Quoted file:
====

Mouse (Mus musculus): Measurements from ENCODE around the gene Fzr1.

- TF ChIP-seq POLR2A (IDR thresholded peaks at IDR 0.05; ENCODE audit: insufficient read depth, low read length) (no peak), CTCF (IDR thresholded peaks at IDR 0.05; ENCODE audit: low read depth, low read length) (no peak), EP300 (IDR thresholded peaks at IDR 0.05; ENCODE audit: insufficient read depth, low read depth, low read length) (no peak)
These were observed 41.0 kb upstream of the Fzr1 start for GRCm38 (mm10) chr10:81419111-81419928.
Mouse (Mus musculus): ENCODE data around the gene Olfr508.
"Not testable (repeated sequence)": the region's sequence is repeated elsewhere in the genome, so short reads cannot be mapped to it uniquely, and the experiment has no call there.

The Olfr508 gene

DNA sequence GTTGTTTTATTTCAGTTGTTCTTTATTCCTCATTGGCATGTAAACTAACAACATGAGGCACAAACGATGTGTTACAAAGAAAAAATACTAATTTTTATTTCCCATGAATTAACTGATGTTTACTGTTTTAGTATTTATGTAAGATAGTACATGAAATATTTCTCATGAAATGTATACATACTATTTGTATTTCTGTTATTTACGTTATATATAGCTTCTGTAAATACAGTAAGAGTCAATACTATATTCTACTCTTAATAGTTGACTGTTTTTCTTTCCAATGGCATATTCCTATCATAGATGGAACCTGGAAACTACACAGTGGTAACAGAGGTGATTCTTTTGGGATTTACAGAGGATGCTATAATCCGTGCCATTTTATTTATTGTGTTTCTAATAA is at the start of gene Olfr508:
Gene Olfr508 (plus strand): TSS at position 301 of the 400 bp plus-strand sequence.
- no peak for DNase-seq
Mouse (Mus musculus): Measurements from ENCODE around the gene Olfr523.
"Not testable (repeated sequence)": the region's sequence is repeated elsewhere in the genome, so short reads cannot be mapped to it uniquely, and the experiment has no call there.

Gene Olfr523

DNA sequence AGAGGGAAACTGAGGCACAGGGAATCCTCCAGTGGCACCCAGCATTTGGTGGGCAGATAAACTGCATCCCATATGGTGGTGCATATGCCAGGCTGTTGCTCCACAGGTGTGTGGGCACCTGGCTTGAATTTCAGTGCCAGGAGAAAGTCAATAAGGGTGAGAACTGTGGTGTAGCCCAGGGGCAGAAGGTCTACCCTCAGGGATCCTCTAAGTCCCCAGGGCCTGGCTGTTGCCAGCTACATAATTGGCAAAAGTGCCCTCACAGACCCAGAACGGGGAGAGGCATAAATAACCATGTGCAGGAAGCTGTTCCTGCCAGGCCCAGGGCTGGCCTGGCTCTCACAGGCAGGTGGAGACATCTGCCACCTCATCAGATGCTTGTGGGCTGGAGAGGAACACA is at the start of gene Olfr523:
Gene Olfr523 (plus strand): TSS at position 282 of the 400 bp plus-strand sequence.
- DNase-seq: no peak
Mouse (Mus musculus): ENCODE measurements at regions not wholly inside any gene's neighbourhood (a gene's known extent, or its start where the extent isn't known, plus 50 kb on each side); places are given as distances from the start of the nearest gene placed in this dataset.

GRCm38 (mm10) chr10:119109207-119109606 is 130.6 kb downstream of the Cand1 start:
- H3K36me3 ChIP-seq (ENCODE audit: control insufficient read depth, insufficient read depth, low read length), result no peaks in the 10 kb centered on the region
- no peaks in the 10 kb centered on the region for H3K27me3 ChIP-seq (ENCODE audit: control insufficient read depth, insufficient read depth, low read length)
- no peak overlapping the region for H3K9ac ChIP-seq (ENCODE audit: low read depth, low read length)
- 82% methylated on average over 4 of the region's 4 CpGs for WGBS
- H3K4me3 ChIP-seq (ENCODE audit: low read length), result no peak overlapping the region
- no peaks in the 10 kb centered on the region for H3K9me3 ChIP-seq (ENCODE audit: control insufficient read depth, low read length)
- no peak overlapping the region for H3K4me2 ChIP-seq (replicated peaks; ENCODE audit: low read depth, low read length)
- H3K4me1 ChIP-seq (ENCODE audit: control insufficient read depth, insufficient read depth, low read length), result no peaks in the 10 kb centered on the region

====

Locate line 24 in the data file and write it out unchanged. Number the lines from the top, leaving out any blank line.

- no peak overlapping the region for H3K4me2 ChIP-seq (replicated peaks; ENCODE audit: low read depth, low read length)